The First Thing a Spy Must Master is…Mathematics?: An Intro to Public-Key Cryptography
I remember watching Spy Kids when I was younger and wishing that I, too, was a spy. I would daydream about doing killer gymnastics between sharp red laser beams and flying with those insane gadgets that they somehow let tiny children use. Then I grew up and realized that I am not at all physically fit enough for all the running they do, and that it was essentially free child labor (not once did I see those kids receive monetary compensation for their hard work).
Anyways, a lot of the trouble in spy movies seems to lie within the inability to communicate safely or securely, oftentimes because of an inside mole who has access to sensitive information that they use to thwart the ‘good’ spies. So, while I may not be able to contribute physically as a spy, perhaps we can do so intellectually–like one of those characters who rapidly types on like three different computers while relaying crucial information to the main characters.
To do this, today we will be talking about one of the four primary types of cryptography: public-key cryptography (also called asymmetric key cryptography)! To learn more about some other basics of cryptography, make sure to check out my last article!
As we learned last time, symmetric encryption (another one of the four types) is when the same key is used to encrypt and decrypt messages, and said key is previously agreed upon by both parties. Some examples of this include Caesar’s Cipher and Vigenère’s cipher (both of which are discussed in the other article)!
But, there’s a clear, enormous disadvantage of symmetric encryption: the lengthy process of creating and relaying keys. If you truly wanted to send secure spy messages, you presumably would not use the same key for each message. So how do you efficiently exchange keys to send more and more messages, maybe to hundreds of different people–each with a different key? Simply put: you can’t. Your spy mission will probably fail if you try to manage this many key switches, thus resulting in the end of the world (as these things typically go).
So what do we do? Do we just make all our secret messages public and hope for the best? As you have hopefully figured out, no! (In fact, this would probably end the world faster.) Fear not, we do not have to solve this problem all by ourselves–smart people have been working on it for a while! Indeed, American cryptographers Whitfield Diffie and Martin Hellman proposed a solution to this glaring problem in their innovative 1976 paper.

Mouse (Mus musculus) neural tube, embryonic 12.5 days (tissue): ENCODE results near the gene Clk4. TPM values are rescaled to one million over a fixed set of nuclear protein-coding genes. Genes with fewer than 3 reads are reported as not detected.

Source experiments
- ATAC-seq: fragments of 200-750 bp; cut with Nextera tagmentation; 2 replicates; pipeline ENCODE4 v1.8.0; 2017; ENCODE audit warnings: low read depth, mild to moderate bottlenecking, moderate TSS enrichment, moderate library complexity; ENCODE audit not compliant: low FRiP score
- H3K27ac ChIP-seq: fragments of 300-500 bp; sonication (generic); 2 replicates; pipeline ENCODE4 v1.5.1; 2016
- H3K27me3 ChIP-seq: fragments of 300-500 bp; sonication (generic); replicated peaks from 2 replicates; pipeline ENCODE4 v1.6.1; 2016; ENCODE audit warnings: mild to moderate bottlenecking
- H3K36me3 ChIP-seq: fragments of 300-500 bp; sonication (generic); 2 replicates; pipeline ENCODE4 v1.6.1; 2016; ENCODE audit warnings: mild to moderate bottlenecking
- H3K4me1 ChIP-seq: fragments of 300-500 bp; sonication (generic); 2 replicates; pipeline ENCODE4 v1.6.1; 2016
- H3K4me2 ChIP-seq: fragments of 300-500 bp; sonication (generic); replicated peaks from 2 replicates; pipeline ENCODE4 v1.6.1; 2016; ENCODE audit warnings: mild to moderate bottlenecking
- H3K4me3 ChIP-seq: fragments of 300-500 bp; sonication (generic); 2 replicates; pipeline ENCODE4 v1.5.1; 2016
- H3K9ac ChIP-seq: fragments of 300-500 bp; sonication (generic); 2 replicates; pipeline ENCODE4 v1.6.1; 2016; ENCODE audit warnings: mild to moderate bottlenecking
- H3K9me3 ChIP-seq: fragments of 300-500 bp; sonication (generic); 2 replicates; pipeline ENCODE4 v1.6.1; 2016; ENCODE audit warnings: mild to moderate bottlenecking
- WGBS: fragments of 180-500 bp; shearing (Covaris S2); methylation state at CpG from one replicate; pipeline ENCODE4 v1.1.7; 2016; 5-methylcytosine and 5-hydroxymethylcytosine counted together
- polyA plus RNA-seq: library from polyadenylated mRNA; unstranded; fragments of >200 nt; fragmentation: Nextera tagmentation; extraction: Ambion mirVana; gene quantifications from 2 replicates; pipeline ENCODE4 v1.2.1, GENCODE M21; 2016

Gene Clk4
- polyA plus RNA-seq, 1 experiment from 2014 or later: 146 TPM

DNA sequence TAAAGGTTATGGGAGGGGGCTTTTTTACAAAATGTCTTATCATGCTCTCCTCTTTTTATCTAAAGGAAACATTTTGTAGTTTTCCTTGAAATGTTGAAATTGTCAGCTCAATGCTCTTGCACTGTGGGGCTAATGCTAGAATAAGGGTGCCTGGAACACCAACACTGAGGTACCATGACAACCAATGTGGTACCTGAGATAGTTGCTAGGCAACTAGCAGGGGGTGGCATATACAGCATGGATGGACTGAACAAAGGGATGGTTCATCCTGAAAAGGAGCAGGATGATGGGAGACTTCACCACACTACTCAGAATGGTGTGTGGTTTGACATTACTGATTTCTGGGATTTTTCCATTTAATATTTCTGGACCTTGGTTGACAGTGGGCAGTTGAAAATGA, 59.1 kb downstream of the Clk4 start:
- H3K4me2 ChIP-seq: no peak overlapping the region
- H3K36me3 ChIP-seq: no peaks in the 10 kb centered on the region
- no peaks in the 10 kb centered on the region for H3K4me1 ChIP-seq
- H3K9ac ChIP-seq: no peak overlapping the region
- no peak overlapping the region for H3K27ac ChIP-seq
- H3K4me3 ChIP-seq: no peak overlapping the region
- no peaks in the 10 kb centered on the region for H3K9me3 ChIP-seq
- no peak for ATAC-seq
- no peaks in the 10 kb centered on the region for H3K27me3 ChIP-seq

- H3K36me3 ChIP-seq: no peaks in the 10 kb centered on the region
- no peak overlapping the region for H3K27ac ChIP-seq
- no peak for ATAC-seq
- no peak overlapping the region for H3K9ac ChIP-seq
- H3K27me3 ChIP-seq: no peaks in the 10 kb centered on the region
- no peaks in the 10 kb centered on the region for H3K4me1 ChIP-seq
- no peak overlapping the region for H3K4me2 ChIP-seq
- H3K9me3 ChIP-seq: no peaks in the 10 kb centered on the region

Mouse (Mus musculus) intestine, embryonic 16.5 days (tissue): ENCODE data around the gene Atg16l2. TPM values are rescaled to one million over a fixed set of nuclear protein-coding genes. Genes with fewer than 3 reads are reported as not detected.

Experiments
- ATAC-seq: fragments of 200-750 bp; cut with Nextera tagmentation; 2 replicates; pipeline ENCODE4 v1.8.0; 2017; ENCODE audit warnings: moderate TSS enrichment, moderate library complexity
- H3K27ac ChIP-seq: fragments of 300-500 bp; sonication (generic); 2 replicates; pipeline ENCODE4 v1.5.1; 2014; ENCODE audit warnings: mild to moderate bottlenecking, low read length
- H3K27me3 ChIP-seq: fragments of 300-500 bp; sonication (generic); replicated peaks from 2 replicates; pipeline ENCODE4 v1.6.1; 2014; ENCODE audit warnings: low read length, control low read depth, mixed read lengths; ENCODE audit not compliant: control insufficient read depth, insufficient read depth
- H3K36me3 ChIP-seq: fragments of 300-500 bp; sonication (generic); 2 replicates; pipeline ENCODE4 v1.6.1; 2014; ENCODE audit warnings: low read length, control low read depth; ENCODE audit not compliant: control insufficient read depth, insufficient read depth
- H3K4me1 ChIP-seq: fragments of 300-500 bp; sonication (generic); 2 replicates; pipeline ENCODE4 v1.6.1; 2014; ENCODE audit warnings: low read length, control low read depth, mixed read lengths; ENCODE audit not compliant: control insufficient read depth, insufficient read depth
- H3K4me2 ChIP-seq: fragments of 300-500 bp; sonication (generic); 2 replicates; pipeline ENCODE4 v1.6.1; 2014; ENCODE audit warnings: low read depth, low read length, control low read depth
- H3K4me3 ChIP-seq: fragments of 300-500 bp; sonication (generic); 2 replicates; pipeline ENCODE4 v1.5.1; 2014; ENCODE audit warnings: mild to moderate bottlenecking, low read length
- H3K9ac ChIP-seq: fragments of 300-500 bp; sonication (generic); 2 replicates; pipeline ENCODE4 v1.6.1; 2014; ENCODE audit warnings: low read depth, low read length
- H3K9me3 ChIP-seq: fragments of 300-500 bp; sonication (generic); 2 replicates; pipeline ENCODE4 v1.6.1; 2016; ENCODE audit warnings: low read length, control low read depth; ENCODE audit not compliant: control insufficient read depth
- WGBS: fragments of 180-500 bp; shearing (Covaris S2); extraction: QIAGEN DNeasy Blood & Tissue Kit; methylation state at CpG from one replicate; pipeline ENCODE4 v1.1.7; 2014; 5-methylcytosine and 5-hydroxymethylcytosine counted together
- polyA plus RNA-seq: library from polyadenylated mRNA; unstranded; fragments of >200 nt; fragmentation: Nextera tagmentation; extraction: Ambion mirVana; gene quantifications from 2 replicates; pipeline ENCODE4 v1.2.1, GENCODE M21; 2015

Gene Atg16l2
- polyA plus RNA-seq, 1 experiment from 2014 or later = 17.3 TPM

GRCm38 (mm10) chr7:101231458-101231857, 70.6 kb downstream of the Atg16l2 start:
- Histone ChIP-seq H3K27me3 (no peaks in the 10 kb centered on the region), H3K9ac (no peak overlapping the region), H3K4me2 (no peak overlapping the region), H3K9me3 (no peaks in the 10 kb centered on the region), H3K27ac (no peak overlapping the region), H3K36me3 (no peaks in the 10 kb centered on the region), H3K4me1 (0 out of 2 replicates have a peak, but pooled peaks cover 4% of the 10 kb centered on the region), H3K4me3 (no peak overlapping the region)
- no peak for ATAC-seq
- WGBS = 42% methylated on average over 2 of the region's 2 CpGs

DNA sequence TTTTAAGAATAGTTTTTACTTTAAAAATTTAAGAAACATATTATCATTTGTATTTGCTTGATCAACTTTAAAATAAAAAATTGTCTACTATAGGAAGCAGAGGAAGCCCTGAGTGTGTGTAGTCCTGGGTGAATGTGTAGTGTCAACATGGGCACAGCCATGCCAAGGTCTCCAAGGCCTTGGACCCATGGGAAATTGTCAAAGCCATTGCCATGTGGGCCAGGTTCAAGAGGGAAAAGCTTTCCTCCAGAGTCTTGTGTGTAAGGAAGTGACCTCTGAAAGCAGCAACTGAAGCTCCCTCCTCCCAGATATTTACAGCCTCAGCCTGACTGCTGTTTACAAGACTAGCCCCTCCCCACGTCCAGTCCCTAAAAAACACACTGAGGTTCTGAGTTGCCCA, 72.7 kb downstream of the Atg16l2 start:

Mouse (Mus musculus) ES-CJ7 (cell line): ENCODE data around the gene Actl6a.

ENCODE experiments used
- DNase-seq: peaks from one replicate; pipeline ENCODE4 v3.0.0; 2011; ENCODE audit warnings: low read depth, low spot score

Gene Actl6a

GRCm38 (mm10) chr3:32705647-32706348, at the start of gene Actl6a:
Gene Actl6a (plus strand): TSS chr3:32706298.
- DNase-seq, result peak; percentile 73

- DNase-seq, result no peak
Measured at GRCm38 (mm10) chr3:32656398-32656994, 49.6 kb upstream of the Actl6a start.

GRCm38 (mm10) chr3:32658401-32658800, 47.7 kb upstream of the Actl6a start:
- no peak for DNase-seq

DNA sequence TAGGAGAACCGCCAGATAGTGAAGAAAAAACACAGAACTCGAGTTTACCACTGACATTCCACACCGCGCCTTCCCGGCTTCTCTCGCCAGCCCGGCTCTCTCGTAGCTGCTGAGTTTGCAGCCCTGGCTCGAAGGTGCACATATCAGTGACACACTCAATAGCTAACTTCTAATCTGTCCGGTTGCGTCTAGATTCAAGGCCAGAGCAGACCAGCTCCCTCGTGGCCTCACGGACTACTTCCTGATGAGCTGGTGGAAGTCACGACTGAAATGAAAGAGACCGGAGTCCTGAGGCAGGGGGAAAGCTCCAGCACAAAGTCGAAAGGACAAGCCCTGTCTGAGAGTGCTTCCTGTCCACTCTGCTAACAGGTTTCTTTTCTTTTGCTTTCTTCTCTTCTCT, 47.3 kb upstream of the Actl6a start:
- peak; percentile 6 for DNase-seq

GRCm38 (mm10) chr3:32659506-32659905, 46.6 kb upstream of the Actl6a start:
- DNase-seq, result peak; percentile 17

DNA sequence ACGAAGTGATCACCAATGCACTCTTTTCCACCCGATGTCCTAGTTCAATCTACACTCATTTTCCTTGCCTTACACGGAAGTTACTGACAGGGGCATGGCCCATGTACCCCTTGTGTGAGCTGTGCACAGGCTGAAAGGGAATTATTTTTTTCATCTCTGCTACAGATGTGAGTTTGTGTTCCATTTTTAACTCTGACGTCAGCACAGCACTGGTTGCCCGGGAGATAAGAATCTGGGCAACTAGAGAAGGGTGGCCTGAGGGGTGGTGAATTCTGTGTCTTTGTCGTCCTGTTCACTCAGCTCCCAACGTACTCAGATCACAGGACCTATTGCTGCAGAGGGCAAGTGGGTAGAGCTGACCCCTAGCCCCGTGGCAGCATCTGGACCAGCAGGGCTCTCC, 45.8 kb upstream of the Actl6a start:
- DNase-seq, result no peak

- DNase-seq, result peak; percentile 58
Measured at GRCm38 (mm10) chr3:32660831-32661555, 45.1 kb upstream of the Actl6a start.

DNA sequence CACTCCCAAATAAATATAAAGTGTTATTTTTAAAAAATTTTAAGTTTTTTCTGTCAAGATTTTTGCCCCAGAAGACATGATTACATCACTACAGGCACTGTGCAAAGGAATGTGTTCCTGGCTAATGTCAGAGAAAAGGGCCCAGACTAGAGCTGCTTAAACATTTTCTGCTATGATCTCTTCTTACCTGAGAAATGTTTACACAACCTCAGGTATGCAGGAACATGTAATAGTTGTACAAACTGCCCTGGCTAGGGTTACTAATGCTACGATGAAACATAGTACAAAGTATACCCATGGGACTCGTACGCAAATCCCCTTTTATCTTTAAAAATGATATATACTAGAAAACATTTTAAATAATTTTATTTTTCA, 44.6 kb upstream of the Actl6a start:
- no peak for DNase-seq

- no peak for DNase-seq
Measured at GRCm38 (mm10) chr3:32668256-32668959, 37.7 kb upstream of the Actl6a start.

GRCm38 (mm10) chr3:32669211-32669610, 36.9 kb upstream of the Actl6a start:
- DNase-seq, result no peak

Their method is creatively called the Diffie-Hellman key exchange (but should officially be Diffie-Hellman-Merkle to recognize computer scientist Ralph Merkle’s equal contribution), and was one of the first protocols to make use of public-key cryptography. To explain this method properly, let’s set up a situation: me, an intelligent and experienced™ spy, wants to send you, a new spy with lots of potential, a secret message about my corrupt boss (who is actively trying to eavesdrop on our messages), but I can only send it on our public network. Now, unlike in symmetric encryption where there is one key, we have two keys: one that is public and one that is private. While the actual method involves big, big numbers, let’s first think about it with a paint analogy!
First, we publicly agree on a key that doesn’t need to be secret. In this analogy, we suppose this public key is a paint bucket filled with yellow paint that anyone can use. Now, we both separately select a secret paint color that we keep private. I select red and you select turquoise (the left and right column, respectively, in the picture).
Now, here’s the important part: we both take that public yellow paint bucket and mix it with our respective secret colors. After this, I now have an orange-ish paint (left column) and you have a light-blue paint (right column). Now, we can publicly exchange our new mixed paints. Finally, I mix the light-blue paint I got from you with my original secret paint (red), and end up with a muddy brown. Similarly, you mix the orange-ish paint you got from me with your original private paint (turquoise), and you end up with the same muddy brown color! Voila! We both now have a shared secret (the paint color) that no one else knows.